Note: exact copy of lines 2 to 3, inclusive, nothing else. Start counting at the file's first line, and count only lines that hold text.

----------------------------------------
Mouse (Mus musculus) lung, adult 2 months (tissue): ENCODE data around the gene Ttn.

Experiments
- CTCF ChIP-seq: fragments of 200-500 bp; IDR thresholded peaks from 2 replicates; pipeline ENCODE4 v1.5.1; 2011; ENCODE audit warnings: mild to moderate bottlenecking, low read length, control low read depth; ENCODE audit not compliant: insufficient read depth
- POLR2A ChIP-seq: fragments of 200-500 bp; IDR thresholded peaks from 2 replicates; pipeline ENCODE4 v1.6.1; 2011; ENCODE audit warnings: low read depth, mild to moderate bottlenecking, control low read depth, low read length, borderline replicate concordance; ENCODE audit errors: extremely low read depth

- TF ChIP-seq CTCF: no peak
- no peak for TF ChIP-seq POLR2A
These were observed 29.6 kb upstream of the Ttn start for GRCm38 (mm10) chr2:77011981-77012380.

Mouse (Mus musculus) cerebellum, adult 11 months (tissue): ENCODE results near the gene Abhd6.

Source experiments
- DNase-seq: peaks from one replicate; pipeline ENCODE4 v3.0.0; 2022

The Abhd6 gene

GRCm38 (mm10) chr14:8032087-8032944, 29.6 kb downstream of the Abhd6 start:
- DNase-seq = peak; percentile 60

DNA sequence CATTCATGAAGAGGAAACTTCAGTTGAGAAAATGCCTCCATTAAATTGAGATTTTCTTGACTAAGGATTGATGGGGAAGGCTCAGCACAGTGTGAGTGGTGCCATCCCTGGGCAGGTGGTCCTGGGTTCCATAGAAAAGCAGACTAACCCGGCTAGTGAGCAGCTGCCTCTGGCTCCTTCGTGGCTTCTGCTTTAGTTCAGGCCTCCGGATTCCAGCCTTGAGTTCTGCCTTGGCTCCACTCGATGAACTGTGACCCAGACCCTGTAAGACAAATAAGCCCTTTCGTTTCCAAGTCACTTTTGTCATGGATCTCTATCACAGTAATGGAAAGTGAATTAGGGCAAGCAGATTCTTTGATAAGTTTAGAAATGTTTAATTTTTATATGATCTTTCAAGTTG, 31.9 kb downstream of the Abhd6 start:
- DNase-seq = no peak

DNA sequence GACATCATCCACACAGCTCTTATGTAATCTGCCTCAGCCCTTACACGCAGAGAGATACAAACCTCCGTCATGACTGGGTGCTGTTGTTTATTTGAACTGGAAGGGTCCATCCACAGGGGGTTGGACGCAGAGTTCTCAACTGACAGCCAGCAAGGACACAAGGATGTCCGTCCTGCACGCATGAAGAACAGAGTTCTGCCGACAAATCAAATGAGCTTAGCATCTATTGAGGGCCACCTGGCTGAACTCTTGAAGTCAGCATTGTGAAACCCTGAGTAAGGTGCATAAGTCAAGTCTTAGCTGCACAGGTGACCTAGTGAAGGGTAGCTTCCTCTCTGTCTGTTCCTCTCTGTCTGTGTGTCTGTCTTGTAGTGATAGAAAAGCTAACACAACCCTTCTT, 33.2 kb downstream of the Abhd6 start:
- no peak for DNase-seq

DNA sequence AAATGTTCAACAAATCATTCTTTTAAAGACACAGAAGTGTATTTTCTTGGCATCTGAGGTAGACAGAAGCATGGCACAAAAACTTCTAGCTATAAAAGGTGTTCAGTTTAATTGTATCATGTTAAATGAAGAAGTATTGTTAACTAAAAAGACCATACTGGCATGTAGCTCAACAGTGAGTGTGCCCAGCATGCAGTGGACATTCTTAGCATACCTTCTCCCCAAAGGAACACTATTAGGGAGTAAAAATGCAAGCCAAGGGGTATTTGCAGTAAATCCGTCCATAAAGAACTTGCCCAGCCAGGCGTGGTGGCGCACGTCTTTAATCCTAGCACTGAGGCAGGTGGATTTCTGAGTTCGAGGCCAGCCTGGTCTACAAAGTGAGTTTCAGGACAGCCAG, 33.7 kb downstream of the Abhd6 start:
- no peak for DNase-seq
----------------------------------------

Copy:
Experiments
- CTCF ChIP-seq: fragments of 200-500 bp; IDR thresholded peaks from 2 replicates; pipeline ENCODE4 v1.5.1; 2011; ENCODE audit warnings: mild to moderate bottlenecking, low read length, control low read depth; ENCODE audit not compliant: insufficient read depth